Digital health: Unifying the care ecosystem in India
(The article originally appeared on TOI on 8th July, 2021)
The Covid-19 pandemic has placed unprecedented demands on the healthcare sector, but what has also emerged is the accelerated digital transformation of the industry. This has fast-tracked the adoption of digital health in India, including telemedicine consultations. Data from the government-owned e-Sanjeevani portal shows more than 5 million Indians benefitted from teleconsultations since April 2020.
As a global healthcare leader, we have observed changed consumer behaviour and a rise in digitalization, accelerated by the current pandemic. Digital health can revolutionise the patient’s experience and bridge gaps in access by providing a holistic and personalised approach to delivering care, regardless of location. This vision rests on establishing a unified, data-driven and pan-India health system. Such a system will help India achieve a true continuum of care and enhance treatment outcomes. Efforts to build this system must be guided by certain organising principles, as well as key policies and laws that ensure a favourable environment to foster further digital growth.
Unified systems to scale access
Digital health platforms can improve accessibility and availability of quality care, while minimising costs – both for people paying for their treatment and consultations out-of-pocket, but also for the healthcare system overall. In the current pandemic environment and healthcare scenario, these platforms have also solved challenges and overcome limitations faced by vulnerable populations in traveling to healthcare facilities due to infection risk, or inaccessibility of clinics and doctors. It is necessary to establish standards for a unified digital health system in order to scale access to healthcare services across India.
Integration and standardisation
Standardised formats can simplify access to data across the public and private sectors, including primary healthcare clinics, diagnostic centres or specialty hospitals. With suitable data protocols and standardised formats, Electronic Health Records (EHRs) can be migrated across various health touchpoints, ensuring doctors can provide a seamless care experience for patients.
Since digital adoption is still at a nascent stage in India, the penetration of standardised EHRs can be achieved from the outset, without having to navigate multiple legacy systems. The integration of data for a population as large as ours into a unified system will also help build a significant data volume advantage for India, 2 which can generate insights into disease and lifestyle patterns and help researchers develop new models of personalized care. The move towards standards-based digital systems via the National Digital Health Mission will be a significant step forward in this direction.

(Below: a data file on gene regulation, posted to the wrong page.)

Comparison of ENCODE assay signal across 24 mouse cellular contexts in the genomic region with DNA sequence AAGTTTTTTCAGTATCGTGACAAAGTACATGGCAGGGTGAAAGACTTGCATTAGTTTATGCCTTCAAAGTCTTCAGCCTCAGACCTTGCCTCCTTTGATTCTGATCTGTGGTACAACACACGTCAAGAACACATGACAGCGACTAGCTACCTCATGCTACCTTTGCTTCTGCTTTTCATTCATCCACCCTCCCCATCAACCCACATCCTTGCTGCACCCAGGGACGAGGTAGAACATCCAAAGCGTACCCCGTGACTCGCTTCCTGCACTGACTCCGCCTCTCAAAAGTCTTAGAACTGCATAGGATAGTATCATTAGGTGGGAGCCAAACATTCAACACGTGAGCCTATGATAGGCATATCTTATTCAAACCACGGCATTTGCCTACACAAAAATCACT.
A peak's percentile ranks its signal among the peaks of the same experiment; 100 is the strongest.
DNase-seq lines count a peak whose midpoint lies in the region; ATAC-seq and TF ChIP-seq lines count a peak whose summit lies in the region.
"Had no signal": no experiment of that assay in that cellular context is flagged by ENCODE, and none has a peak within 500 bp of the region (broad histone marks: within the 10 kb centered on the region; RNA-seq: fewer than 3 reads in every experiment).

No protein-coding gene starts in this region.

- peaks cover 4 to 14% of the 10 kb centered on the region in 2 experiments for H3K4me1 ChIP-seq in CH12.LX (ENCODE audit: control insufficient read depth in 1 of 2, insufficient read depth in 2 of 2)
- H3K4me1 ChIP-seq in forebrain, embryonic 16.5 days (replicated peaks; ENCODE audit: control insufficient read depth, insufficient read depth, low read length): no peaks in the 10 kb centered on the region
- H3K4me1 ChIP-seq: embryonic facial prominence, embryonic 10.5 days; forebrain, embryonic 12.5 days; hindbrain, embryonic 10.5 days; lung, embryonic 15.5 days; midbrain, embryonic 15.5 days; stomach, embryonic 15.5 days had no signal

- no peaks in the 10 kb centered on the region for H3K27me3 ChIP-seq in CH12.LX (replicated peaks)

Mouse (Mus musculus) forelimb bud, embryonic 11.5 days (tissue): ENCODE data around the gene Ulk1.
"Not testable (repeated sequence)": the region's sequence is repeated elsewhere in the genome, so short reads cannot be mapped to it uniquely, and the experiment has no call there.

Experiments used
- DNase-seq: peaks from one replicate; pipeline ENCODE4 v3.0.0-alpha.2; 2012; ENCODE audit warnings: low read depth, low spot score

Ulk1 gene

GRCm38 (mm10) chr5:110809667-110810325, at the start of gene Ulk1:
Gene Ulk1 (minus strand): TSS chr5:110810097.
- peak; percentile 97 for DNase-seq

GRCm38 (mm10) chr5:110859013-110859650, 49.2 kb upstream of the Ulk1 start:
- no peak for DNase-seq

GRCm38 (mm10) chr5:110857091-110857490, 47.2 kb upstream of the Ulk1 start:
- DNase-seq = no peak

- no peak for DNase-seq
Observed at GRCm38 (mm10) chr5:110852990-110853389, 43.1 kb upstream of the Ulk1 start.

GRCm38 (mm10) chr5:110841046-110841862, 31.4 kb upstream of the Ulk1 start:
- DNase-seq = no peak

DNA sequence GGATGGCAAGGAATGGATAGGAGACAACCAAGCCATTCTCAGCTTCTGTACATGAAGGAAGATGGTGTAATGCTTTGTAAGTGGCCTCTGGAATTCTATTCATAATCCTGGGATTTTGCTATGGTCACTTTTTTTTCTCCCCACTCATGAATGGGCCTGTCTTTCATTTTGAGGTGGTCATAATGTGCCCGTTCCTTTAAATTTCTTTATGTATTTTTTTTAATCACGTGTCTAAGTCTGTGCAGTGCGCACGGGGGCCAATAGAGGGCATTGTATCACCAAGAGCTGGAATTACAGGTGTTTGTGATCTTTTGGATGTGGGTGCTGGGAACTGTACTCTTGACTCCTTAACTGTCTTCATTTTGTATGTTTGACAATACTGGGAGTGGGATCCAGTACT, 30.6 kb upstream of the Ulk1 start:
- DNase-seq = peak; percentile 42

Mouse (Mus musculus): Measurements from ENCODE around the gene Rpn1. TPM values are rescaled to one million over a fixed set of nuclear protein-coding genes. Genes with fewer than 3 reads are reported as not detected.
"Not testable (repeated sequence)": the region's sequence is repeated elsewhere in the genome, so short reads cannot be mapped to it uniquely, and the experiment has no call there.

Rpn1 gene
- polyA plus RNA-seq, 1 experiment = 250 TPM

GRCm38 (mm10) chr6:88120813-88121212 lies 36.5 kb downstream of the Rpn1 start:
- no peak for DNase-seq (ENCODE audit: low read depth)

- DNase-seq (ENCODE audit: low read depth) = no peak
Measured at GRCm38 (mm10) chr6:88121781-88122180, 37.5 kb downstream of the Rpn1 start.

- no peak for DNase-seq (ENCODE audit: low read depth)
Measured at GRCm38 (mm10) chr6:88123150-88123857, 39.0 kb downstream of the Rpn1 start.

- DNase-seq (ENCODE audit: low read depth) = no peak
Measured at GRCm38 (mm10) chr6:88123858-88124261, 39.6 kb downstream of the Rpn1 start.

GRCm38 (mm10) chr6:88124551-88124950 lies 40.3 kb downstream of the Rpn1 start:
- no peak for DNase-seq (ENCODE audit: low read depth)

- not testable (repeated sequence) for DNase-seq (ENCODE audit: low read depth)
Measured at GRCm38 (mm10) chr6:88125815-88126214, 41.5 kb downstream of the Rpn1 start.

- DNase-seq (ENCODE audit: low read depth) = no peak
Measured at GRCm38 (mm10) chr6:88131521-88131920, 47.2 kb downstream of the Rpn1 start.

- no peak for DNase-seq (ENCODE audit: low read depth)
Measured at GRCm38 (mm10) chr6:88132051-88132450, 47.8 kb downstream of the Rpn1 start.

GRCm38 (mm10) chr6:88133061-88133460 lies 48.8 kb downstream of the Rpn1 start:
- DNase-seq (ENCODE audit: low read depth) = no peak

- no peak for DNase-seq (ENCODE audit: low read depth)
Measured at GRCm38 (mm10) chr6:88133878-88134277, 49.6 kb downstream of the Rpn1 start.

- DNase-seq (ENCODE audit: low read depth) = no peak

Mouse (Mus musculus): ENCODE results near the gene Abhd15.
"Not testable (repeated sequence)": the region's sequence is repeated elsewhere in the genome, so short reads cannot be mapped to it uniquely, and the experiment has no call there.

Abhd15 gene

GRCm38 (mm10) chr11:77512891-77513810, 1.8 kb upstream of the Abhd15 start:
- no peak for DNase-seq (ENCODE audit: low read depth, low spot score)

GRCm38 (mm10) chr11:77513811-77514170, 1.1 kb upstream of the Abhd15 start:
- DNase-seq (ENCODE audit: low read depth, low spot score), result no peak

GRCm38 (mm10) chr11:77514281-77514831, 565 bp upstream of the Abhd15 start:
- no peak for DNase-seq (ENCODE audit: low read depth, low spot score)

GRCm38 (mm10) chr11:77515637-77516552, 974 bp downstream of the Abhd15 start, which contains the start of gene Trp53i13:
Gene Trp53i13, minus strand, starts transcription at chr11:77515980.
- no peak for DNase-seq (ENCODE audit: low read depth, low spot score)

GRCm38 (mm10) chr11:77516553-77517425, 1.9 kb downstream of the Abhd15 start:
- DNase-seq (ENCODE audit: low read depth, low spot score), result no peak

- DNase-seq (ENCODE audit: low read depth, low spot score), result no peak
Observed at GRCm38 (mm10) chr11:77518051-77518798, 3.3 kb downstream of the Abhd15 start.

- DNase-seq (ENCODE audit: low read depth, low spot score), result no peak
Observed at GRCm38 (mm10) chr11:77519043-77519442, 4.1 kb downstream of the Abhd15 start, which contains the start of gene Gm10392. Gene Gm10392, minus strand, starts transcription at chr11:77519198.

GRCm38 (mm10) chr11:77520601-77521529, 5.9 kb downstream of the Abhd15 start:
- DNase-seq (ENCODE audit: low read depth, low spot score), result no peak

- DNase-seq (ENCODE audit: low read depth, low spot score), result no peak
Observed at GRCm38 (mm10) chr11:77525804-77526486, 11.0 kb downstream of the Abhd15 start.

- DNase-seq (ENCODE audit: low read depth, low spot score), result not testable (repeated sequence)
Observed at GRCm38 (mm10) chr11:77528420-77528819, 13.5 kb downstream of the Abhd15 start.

Enabling private app ecosystems
India’s existing health infrastructure is built on the strengths of both the public and private sectors. This partnership needs to further extend into the digital landscape. Private health apps and digital services have a critical role to play in bridging gaps and addressing specific patient needs.
Integrating private app ecosystems into the larger national digital health structure will allow the sharing of anonymized data, subject to individual consent. Such data can be a source of insights for targeted policy interventions. This can drive customized innovations to address specific national, state and district-level needs.
Ensuring robust data protection
As with any digitalization drive, individual and patient data protection must be secured, with clarity on how data must be created, stored, and protected. India needs to establish a robust ecosystem that will protect patient data and privacy.
Supporting skill building for digitalization
The advent of a new digital era for healthcare calls for investments in technology assets and development of expertise. One critical step is to launch training initiatives for frontline health workers and other healthcare professionals on managing patients with the support of digital technology, such as with electronic records. Beyond managing electronic records, it will be important to provide training in capturing relevant data digitally, in an accurate and real-time manner.
In addition to building familiarity with tools, health workers require effective patient consultation techniques aligned with the formats of telemedicine and virtual consultations. Industry bodies such as physician associations have a pivotal role to play in facilitating this effort. The broader industry can also step in to share learnings and practices. For instance, the Association of Physicians of India, in collaboration with Abbott introduced recommendations and best practices for teleconsultations in specialties such as cardiology and diabetes. These recommendations provide therapy-specific steps to recognize symptoms and potential pathologies in order to diagnose patients remotely, while listing red flags to prompt timely intervention.
By adopting such verified guidance, doctors will be able to leverage teleconsultations and other digital solutions more effectively to drive greater access to quality care, now and in the future. Standardization, scale, security, skill building – keeping these parameters in mind will make the task of building India’s national digital health ecosystem a smoother and more effective endeavour. A robust ecosystem will enable patient-centric precision interventions to help us get ahead of disease and enable better outcomes.